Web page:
TALLAHASSEE — An attorney for Florida State quarterback Jameis Winston said Thursday that his client "absolutely" had consensual sex with a woman who has accused him of sexual assault.
Tim Jansen, a Tallahassee attorney, said Winston, 19, voluntarily submitted a DNA sample Nov. 14, the Associated Press reported. Jansen said in a news conference that he believes Winston, who has not been arrested or charged with a crime, will be cleared of any wrongdoing and the presence of DNA does not mean he is guilty.
ESPN.com reported late Wednesday night that Winston's sample matched the sample taken from the underwear of the woman after she reported a sexual assault early on Dec. 7, 2012.
"We're not surprised (Winston's) DNA was found," Jansen told the AP. "We anticipated that would be found. We've never ever said he wasn't there. We never said any of that."
Jansen also told the AP that there were two eyewitnesses, and DNA of one of them was taken last week.
Calls to the accuser's attorney, Patricia Carroll, were not returned. The Tampa Bay Times generally does not name anyone who might be a victim of a sexual assault.
State Attorney Willie Meggs interviewed the woman Thursday, ESPN reported.
Jansen said he learned the DNA report had been leaked while watching television and appeared to blame Meggs' office.
"All I know is, it's very suspicious that the only news reporting agency that Willie Meggs met privately with yesterday in his office was the one that reported that last night on television," Jansen told the AP. "And that would be ESPN."
During an interview with the Times on Thursday afternoon, Meggs denied leaking the DNA analysis but otherwise declined to comment on the leak or what evidence has been collected.
Tallahassee police spokesman David Northway would only say that his agency has not released any information since the police chief's statement Wednesday evening.
A spokesman with the Florida Department of Law Enforcement that conducted the DNA analysis said the results were sent to the State Attorney's Office and police.
The DNA leak is the latest development to raise public questions in the investigation of Winston, the star quarterback and Heisman Trophy front-runner for the No. 2-ranked Seminoles.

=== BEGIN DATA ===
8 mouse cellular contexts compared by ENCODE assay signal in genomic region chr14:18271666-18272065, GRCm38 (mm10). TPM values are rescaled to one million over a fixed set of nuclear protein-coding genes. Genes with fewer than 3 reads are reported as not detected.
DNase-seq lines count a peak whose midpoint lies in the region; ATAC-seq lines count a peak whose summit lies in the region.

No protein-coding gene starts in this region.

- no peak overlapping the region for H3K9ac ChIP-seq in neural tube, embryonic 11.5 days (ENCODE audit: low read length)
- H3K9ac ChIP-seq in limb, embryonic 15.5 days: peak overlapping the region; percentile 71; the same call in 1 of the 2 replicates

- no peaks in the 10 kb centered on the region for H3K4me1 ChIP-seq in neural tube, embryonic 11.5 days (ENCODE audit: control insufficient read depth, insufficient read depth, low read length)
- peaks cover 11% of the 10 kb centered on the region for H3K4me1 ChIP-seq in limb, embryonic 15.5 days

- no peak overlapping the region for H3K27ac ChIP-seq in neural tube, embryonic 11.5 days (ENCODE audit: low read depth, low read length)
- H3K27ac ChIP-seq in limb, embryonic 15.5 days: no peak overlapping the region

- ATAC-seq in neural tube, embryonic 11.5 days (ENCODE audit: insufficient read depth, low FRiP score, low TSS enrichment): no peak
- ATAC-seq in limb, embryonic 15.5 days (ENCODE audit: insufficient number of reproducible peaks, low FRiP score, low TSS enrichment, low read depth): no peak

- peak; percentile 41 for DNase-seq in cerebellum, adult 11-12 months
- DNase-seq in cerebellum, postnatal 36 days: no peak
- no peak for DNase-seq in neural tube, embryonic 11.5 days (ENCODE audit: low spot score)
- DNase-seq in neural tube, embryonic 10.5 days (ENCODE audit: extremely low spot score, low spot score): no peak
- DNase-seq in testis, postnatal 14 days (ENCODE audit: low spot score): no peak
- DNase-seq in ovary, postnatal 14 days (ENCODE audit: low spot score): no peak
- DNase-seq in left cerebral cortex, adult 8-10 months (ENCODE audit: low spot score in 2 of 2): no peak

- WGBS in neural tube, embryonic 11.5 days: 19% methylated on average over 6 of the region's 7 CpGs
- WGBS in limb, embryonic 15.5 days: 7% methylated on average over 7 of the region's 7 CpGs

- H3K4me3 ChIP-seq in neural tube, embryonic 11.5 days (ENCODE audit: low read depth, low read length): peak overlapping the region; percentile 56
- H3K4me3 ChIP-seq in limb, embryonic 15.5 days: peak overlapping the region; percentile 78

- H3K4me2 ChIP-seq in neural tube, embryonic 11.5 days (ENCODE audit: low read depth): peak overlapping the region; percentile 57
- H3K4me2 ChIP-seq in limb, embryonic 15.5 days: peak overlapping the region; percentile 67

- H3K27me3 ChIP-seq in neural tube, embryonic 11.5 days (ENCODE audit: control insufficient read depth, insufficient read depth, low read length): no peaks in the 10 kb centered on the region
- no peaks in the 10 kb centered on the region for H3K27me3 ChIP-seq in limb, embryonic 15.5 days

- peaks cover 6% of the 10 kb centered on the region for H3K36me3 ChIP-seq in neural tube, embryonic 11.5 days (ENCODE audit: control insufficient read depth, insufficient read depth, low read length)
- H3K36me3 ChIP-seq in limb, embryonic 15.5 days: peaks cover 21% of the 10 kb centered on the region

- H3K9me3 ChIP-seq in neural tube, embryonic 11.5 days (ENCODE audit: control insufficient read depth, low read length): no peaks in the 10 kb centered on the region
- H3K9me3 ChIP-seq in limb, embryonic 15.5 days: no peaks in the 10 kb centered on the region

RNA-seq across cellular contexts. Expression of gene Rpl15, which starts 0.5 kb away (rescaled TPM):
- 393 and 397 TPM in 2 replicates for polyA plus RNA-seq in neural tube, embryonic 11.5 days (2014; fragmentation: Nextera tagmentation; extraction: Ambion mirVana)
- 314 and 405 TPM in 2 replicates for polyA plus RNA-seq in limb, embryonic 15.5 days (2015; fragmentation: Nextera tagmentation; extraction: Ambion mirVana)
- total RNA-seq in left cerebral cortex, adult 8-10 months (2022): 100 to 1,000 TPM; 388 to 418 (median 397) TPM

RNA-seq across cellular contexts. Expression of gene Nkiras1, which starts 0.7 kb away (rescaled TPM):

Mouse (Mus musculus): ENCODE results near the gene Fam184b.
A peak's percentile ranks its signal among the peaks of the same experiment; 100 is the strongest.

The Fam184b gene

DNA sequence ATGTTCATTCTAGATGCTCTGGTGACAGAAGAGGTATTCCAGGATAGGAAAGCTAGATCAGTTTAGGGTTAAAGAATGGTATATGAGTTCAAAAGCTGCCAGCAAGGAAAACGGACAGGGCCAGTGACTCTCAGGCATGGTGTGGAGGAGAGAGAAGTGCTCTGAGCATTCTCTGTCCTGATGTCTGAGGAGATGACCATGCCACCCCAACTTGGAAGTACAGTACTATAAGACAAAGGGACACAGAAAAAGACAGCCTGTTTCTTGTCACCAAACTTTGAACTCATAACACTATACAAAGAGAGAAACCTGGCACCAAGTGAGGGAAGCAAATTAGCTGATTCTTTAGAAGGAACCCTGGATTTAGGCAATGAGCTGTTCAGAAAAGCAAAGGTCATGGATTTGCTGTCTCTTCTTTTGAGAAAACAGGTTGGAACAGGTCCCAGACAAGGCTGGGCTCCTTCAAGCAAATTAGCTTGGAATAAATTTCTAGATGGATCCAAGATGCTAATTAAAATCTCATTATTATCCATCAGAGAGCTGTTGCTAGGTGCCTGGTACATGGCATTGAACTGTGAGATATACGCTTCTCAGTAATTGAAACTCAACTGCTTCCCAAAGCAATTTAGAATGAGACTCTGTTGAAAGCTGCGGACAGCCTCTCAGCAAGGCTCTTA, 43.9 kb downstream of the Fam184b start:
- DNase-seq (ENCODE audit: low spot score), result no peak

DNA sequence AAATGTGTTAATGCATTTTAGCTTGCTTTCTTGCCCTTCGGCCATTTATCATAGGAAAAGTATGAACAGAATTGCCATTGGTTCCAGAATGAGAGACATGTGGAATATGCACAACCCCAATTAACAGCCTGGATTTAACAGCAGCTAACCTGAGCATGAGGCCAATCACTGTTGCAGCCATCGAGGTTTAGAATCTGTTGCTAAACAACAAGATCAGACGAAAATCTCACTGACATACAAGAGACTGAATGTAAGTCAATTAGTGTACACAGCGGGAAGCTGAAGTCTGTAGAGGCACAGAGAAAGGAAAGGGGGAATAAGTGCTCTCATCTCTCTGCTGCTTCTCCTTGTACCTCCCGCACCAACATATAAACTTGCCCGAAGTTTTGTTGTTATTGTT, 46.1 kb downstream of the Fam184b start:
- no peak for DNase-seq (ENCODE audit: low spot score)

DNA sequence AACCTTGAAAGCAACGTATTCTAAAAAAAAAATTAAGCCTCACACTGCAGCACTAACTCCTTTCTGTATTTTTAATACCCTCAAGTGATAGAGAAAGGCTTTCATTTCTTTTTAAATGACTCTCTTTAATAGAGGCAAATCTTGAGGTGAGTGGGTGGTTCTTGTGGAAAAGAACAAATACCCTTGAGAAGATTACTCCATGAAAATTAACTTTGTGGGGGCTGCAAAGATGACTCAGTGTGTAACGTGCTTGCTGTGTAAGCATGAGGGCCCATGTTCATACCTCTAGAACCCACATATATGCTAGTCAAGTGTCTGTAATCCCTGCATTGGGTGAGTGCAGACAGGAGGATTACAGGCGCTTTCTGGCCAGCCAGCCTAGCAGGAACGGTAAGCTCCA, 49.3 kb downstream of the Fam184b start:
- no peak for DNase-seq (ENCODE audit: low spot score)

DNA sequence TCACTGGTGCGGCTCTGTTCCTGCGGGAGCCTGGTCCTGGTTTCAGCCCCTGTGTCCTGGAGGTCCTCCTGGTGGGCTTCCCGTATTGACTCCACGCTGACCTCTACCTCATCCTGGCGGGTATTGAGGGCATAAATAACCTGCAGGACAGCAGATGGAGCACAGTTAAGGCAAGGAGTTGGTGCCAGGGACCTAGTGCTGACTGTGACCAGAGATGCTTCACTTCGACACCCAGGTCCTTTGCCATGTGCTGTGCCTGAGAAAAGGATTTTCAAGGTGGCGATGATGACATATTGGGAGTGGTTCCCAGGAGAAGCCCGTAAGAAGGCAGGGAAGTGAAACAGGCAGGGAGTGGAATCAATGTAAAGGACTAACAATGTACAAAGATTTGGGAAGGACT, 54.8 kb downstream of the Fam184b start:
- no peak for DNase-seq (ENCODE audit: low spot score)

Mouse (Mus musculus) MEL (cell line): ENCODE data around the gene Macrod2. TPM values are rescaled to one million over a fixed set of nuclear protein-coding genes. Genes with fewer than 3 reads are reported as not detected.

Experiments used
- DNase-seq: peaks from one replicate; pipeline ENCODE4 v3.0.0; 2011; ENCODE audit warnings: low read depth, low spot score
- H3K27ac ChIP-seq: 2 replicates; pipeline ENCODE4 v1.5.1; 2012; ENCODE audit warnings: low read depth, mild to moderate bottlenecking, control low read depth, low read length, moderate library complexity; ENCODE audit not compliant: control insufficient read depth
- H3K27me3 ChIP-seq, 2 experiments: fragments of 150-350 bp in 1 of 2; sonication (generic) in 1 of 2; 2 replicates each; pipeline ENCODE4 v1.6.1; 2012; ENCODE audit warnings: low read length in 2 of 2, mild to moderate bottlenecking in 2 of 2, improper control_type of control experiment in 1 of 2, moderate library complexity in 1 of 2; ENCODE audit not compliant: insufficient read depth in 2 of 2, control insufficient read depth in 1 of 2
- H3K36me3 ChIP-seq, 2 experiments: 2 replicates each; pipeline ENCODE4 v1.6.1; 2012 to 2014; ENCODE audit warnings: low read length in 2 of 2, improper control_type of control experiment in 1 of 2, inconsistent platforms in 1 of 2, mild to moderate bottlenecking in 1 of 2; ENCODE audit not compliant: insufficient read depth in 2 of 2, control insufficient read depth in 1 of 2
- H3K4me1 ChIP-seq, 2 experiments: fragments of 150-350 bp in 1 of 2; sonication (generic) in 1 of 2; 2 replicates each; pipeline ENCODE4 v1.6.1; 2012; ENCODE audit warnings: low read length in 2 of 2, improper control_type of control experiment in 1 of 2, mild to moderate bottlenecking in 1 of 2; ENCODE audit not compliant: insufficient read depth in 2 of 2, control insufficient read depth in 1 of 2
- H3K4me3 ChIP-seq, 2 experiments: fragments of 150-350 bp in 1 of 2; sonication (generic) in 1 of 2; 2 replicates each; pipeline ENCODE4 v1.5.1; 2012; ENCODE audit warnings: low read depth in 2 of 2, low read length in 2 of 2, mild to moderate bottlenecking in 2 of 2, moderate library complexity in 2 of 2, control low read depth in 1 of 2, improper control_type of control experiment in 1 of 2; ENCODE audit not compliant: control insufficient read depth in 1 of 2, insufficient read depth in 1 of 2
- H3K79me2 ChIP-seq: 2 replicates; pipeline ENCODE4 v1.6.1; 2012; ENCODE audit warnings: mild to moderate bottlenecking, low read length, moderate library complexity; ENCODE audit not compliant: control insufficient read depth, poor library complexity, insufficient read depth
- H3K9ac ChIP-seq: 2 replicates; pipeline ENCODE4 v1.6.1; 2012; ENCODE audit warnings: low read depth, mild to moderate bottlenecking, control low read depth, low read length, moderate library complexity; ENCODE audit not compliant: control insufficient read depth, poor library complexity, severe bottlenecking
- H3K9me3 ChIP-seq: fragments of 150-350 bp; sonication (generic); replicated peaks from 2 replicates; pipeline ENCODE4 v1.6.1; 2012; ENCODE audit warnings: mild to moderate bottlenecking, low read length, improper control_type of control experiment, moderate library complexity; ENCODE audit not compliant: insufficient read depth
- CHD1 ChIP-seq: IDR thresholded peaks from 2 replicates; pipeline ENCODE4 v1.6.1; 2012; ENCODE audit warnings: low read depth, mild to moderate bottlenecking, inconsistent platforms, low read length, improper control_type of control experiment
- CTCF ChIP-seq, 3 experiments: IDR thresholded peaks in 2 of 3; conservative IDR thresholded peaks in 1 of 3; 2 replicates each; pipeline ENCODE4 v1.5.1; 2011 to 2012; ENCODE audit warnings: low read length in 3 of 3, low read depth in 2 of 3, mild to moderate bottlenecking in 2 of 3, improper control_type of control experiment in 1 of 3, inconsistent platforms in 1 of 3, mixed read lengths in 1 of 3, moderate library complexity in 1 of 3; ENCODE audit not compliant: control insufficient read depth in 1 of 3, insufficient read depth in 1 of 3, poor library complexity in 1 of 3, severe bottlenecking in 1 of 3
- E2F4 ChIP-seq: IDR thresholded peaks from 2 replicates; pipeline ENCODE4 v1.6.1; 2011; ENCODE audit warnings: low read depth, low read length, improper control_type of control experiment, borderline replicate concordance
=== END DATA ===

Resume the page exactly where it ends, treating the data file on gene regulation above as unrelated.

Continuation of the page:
Meggs, the state attorney for the Second Judicial Circuit, has publicly wondered why Tallahassee police waited 11 months to tell his office about a high-profile investigation.
At his Leon County Courthouse office Thursday, Meggs said law enforcement agencies usually inform his office about felony investigations so his staff can help determine if an arrest warrant should be issued. Big investigations such as homicides, incidents with celebrity victims or suspects, or crimes committed by police officers come to him directly.
"If it's big, if it's high-profile, if it's something I need to know . . . they're going to tell me about that," Meggs said. "I may not do anything about it, but I know about it."
In a statement released Wednesday, the accuser's family questioned why police waited four months to report blood work results and why investigators didn't take Winston's DNA immediately after the woman identified him as a suspect in early January.
"If that was our shop, I'd have somebody in here," Meggs said. " 'What were you thinking? Why didn't we do this?' Good grief."
The family also questioned the way an investigator from Tallahassee Police Department's special victims unit handled the case. The family said Detective Scott Angulo told the accuser's attorney that the woman would be "raked over the coals and her life will be made miserable" if she pursued the case.
Tallahassee police officials declined to respond to those allegations, saying further statements could jeopardize the case's integrity. Angulo also declined to speak with the Times Thursday.
He has met with a representative of his police union who grew concerned after reading the family's allegations. Stephanie Webster, deputy general counsel for the Florida Police Benevolent Association, said a gag order might be necessary to stop the leaks and speculation, and that it would be irresponsible for Angulo to respond to the family's claims.
Angulo was hired by the Tallahassee Police Department in 2002 and has received high marks on annual evaluations. His disciplinary file contains only two minor incidents for which he received oral reprimands: He backed his police vehicle into a sign in 2008, and he didn't immediately turn in several identification cards as evidence in 2004.
Meggs said his office is making progress in its investigation. He reaffirmed Thursday that a decision on whether to file charges could be made within a week.
"I don't want there to be anything we haven't thought of," Meggs said. "We're going to make sure that, to the best of our ability, we've thought of everything that we can do to seek out the facts of the case."